Filmmaker Roger Nygard—best known for the cult film Trekkies—tackled the most existential of questions in his 2009 documentary, The Nature of Existence, as we noted in our February 2009 issue, a month before the movie’s debut at the Cinequest Film Festival in San Jose, Calif.
Since then, the movie has gone on to win three awards, including Best Documentary Feature at DocuFest Atlanta, and it has been invited to screen at more than a dozen other festivals. It’s now scheduled to premiere in theaters in New York (18 June) and Los Angeles (2 July), followed by other theaters across the country.
Nygard asked 170 thinkers on five continents 85 of the toughest questions he could come up with. It was the physicists who waxed the most philosophical, he says—except for one. ”Stephen Hawking wouldn’t grant an interview,” says Nygard. ”He said, ’I’m tired of the God question.’ ” Here are a few musings of those who weren’t.
Theoretical physicist Sylvester James Gates Jr.
Supersymmetry expert, University of Maryland, College Park, Md.
”In science, whenever we see a diversity of viewpoints, at the end of the day they all become unified because there’s one reality. If religion is talking about something that is external to us, then all of them will likely follow a similar path.”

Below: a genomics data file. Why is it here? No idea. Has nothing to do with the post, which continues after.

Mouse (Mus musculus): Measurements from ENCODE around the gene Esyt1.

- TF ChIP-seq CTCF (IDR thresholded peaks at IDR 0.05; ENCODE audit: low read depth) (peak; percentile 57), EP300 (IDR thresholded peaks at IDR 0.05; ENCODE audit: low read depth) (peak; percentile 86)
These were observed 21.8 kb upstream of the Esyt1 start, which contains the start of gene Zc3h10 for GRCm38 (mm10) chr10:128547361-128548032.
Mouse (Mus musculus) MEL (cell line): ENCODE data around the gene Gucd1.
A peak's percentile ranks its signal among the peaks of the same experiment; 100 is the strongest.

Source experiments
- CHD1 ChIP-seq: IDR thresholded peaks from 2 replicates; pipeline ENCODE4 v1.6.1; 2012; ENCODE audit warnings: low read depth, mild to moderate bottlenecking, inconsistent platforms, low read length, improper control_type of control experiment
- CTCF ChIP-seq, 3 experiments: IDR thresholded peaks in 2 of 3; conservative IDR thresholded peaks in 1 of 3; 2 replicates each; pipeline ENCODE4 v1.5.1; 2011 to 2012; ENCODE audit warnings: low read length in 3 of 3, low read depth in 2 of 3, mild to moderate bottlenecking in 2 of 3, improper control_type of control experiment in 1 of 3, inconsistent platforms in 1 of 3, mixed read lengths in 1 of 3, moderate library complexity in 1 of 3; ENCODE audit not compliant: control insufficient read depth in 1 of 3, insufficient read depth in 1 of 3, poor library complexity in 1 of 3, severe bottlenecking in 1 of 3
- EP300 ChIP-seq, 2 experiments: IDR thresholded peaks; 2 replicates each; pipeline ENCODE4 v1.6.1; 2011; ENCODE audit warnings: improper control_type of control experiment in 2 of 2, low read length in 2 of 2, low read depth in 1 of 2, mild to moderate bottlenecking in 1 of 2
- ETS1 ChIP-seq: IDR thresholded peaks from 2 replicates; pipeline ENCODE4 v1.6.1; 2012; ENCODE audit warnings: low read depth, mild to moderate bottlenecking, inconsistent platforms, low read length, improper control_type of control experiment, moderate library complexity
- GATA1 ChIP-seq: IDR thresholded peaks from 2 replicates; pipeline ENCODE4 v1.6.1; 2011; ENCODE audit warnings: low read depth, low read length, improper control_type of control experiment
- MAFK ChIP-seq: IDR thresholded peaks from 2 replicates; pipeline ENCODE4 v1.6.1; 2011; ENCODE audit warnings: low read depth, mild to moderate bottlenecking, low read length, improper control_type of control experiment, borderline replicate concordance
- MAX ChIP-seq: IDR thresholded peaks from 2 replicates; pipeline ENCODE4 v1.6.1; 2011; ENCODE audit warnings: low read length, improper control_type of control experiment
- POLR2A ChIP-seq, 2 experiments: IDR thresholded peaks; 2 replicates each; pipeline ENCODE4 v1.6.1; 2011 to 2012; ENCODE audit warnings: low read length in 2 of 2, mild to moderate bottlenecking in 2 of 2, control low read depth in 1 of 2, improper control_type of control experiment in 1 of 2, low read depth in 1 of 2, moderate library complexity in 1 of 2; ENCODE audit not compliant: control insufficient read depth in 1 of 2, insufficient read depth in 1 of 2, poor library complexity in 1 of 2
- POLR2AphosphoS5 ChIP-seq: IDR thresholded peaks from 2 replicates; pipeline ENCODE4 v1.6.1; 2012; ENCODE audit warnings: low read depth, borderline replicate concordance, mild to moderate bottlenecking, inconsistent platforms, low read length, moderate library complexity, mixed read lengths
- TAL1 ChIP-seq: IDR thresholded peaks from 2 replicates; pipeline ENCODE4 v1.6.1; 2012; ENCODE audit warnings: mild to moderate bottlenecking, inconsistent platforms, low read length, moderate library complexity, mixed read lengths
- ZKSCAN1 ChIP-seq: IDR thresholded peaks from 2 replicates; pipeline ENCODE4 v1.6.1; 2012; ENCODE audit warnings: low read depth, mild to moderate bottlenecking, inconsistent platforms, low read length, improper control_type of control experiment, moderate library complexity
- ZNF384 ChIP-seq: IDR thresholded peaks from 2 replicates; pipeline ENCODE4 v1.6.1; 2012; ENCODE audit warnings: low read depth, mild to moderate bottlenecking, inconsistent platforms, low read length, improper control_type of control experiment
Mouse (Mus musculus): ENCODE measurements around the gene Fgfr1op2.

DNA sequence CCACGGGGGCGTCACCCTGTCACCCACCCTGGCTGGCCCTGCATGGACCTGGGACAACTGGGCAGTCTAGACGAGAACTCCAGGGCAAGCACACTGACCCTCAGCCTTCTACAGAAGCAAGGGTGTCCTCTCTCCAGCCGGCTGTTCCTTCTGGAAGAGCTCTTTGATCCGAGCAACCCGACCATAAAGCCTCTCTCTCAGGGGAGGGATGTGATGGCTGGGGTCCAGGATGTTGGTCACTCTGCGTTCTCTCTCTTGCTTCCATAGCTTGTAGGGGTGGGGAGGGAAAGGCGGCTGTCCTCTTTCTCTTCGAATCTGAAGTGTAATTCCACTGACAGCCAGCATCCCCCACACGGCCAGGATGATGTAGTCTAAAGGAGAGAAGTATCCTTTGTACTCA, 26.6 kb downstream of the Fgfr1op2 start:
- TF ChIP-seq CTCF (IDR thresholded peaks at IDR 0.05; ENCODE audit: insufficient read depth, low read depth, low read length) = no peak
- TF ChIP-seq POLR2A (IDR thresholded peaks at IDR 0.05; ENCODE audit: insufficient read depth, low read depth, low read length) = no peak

Physicist Leonard Susskind
Codiscoverer of string theory, Stanford University
”Sometimes people pray hard for a miracle, and a miracle happens—a miracle meaning something very, very unlikely. But the most unlikely thing of all would be if no unlikely things happened.”
Astrophysicist Stanford Woosley
Director, Center for Supernova Research, University of California, Santa Cruz
”The universe evolves. Stars evolve. People evolve. Everything that is alive evolves. We may be the path toward some ultimate intelligence, some ultimate life in the universe that would be virtually indistinguishable from what we call God.”
Physicist Steve Biller
Tutorial Fellow in experimental particle physics, Mansfield College, University of Oxford, England
”Particles, in fact, don’t exist. Consider, for example, a particle we all know and love, the electron. They’re all the same. You know if you produced an electron on the other side of the universe, and you brought it here and compared it with an electron, they’re the same. Not in the same way that you pick up two red billiard balls and say, ’These are pretty similar.’ We say they’re identical. This is because the electron as a separate, distinct entity…doesn’t really exist, they are merely bumps in something called ’field,’ which is a property of space and time. And if it’s true for the fundamental particles in nature, it’s true for everything that they make up, including us. And so at some level, we don’t exist.”
This article originally appeared in print as "Why Do We Exist?."
To Probe Further
For more information: http://www.thenatureofexistence.com.